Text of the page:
They went to Sebastien's basement room. His parents were entertaining upstairs; one of the oddities of the case is that the grown-ups heard and noticed nothing of what happened next.

Abdel wanted Sebastien to leave the room, but he refused. "I stripped to my underclothes," Veronique told investigators later. "I got into the bed. Sebastien was sitting on a chair... Abdel put on some music and was just standing there. He didn't know what to do. I said something to make him come into the bed with me. We kissed. I stripped completely. He asked me if I would do it with him. I told him I didn't want to. Sebastien came nearer and said: `When should I do it?'"

Veronique distracted Abdel so that he would not suspect anything. The younger boy climbed on top of her. Sebastien took one of two knives hidden in the bed and stabbed Abdel in the neck, then stabbed him repeatedly in different parts of his body. Veronique shouted, "finish him", took the second knife and began to stab him too.

Abdel was stabbed 39 times in all. The teenagers told police that they had to stuff his mouth with handkerchiefs to muffle his screams. Unnoticed by the adults upstairs, the couple dug a hole in the garden, dragged Abdel's mangled body outside and buried him under earth and a flagstone. They then washed, changed their clothes and bolted in Sebastien's father's Renault 21. The boy scribbled a note: "Sorry about the car and all the rest."

Living out one of Veronique's cinematic fantasies the young couple fled, first to Le Havre and then south towards the Mediterranean. Three days after the murder of Abdel, they were arrested at Aurillac in Cantal in the Massif Central, after fleeing from a petrol station without having paid.

Like Florence Rey, Veronique Herbert had been successful at school and, seemingly, a quiet and dutiful daughter, before her murderous escapade. Like Florence Rey, she had been disturbed, without displaying it overtly, by family problems. Florence's father had suffered a nervous breakdown and lived apart from the family. Veronique's father - a businessman obsessed with North American Indians, who had converted the interior of the family home into a replica of a log cabin - had split from her mother when she was 15.

In her diary, found at the scene of the crime, Veronique wrote of her hatred for her mother. She remained close to her father, who was convinced that she was a genius. She also wrote: "I want to die or to kill. I want to destroy this thing called reality. Life disappoints me ceaselessly."

In prison, Veronique, like Florence, is said by state psychiatrists and her lawyers to have blossomed into a mature, thoughtful young woman who is horrified and mystified by her actions. The official psychiatric report says that at the time of the crime she entered a world where the borders of the "real and the imaginary became less and less distinct".

In the Forties, George Orwell wrote a famous essay, "The Decline of the English Murder". The typical English murder of the first part of the century, he said, was committed by a dentist or solicitor. It involved poison, money or illicit passion and great cunning. It exuded deep feeling, even tragedy. The modern murder, he complained as early as 1946, was a callous affair of young people robbing and murdering people at random. The English murder had, in effect, become Americanised.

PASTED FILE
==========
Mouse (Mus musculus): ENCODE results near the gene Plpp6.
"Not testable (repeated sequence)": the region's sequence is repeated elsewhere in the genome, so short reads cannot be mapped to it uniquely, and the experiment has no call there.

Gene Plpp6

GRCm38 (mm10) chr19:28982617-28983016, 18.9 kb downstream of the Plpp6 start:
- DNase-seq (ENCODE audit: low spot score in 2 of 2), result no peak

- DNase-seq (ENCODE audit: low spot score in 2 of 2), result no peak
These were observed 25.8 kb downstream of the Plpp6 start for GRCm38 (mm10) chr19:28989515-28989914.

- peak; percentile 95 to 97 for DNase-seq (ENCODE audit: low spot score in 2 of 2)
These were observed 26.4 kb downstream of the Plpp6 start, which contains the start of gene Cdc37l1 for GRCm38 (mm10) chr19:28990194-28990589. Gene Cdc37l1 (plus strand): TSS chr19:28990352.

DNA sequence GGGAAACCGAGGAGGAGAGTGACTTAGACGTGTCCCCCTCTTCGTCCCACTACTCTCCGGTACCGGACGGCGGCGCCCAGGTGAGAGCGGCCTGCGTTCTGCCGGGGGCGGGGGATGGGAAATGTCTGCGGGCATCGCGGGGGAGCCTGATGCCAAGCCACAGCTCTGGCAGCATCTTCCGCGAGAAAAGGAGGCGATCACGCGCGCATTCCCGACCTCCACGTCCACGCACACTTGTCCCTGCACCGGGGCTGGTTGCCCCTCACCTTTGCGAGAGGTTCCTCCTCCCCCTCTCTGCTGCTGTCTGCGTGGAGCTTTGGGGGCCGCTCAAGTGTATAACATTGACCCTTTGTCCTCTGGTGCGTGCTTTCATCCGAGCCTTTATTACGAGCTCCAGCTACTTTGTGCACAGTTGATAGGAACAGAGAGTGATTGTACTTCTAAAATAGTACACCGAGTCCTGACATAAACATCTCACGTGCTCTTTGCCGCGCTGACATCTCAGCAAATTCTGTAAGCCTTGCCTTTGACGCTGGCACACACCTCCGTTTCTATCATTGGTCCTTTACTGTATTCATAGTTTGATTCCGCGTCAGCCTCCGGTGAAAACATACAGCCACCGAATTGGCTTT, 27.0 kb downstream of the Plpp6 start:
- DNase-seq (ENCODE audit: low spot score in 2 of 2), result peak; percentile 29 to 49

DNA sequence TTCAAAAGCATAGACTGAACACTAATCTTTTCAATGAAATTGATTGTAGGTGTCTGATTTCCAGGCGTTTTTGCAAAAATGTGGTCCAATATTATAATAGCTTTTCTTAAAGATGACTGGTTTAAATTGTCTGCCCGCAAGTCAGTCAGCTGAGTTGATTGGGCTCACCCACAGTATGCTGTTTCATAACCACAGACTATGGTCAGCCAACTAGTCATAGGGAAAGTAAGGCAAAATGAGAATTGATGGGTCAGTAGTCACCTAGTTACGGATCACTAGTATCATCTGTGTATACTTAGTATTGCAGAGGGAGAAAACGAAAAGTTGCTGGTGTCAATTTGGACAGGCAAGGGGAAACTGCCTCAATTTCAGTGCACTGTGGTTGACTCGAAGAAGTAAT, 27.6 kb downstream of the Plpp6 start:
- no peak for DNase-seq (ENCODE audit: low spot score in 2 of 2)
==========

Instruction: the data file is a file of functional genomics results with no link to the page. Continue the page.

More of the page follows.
Something similar could be said of the Rey and Herbert cases. The typical French murder - the kind of murder that once captured the popular imagination - was either urban and passionate, or rural and brooding. It was a crime passionnel, or a family massacre, abrupt in the execution but long in the fermentation; or a brutal murder of strangers by a sexually confused peasant. No longer, it seems.

It is as well, however, to introduce a note or two of caution and context. Murder remains relatively uncommon in France, by US standards if not by British ones. Murder is, in fact, becoming much less common. The number of voluntary homicides has fallen steeply during the last five years. There were 1,500 murders in France as recently as 1993; there were 900 last year. In England and Wales there are just under 700 murders a year, for a slightly smaller population; in the US, there are just under 20,000 murders a year. In other words, 20 times as many as France in a population five times as large.

It is absurd to talk of a trend, with the murder rate reducing so sharply (although there has been a disturbing rise in other criminal and violent activity by young women in France). Nevertheless, there is something to be seen in the Orwell parallel. France is no longer - or not just - the immovable France of small villages, Parisian boulevards and extended families having lunch on Sundays which we all - even sometimes the French - like to imagine. These two murders were thrown up from the rootless, changing, cultural kaleidoscope of the real France of the Nineties; not in any simplistic way caused by it, but symptomatic of it and reflecting it. Both were pointless and motiveless murders that grew from the alienation of young people from all the values of society; they were not the result of some great conflict of values and passions.

Florence Rey and Veronique Herbert, by what they did and, perhaps more so, by capturing the popular imagination, point to the moral decline of the French Murder. "Crimes as serious as murder should have strong emotions behind them," Orwell complained: they should not be the product of vacant young brains.